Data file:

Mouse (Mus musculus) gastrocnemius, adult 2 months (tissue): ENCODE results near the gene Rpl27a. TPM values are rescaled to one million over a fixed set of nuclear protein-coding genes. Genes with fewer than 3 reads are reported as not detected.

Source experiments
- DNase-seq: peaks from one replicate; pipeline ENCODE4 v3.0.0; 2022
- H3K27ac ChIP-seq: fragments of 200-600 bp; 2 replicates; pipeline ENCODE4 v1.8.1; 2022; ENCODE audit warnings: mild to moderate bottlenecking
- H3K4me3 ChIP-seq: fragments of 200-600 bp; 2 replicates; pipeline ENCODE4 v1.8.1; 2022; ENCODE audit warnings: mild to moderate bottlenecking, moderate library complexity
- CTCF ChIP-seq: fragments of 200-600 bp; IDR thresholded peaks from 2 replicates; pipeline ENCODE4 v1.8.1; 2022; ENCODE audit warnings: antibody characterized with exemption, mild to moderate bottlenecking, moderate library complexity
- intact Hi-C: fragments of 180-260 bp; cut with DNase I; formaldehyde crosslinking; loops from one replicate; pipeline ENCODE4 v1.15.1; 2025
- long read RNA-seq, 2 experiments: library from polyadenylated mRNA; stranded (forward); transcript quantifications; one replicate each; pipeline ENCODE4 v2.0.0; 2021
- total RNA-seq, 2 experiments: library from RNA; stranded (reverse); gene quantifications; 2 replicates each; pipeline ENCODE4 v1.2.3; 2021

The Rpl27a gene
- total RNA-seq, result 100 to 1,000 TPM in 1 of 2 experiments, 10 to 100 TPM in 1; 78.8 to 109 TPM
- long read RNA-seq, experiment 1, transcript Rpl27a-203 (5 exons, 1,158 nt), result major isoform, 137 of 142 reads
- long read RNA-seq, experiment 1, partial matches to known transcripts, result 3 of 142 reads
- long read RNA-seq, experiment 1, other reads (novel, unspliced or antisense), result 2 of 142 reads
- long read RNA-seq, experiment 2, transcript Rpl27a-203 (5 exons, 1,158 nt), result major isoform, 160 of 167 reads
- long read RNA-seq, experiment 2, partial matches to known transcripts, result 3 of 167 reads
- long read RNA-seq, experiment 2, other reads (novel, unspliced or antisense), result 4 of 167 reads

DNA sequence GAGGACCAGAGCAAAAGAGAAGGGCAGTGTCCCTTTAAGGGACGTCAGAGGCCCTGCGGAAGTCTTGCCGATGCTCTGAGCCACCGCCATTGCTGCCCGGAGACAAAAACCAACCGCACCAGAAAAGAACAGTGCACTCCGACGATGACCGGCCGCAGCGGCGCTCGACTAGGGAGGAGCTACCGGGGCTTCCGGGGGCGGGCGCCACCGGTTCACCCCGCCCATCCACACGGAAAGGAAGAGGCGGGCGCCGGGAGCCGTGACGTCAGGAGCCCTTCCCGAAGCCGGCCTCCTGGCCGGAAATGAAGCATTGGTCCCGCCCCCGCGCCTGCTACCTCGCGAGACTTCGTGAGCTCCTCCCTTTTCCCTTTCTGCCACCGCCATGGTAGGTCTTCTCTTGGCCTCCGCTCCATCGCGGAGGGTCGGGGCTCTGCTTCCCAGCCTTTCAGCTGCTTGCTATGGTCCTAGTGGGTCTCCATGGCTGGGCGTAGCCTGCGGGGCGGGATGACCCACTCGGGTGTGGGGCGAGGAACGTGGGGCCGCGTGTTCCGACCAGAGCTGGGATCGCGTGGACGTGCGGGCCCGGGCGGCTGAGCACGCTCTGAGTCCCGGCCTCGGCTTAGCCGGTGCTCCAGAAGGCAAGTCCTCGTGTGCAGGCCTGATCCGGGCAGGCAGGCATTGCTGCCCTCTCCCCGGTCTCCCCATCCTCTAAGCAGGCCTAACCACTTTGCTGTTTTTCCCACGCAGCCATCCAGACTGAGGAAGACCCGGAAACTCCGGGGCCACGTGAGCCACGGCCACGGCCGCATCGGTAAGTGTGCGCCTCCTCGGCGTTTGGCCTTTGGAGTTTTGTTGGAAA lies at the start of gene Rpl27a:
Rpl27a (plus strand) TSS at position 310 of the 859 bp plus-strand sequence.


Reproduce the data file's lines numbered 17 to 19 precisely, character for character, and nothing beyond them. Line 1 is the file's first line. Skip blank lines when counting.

- long read RNA-seq, experiment 2, other reads (novel, unspliced or antisense), result 4 of 167 reads

DNA sequence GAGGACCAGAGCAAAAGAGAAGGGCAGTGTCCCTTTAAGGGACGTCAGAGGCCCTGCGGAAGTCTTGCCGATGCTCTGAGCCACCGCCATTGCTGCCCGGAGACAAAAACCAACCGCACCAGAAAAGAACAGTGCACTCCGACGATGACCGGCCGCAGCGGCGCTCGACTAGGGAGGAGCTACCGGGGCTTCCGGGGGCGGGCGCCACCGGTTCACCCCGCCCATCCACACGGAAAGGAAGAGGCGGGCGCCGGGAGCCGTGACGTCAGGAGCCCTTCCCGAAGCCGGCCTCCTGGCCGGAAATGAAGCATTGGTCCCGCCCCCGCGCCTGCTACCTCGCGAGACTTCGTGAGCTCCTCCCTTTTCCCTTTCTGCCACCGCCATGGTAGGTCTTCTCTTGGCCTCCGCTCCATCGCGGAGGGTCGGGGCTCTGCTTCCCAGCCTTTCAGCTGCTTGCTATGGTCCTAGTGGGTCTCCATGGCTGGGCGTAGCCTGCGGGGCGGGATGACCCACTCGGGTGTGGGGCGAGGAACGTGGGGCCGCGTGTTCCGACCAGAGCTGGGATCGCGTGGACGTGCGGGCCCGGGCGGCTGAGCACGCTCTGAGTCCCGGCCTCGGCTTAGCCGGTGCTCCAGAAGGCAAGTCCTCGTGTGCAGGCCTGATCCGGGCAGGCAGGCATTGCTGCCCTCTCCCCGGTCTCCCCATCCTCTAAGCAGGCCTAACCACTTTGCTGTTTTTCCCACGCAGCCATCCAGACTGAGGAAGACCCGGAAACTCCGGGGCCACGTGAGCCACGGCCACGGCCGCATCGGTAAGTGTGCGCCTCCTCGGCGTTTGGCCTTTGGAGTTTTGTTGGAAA lies at the start of gene Rpl27a:
Rpl27a (plus strand) TSS at position 310 of the 859 bp plus-strand sequence.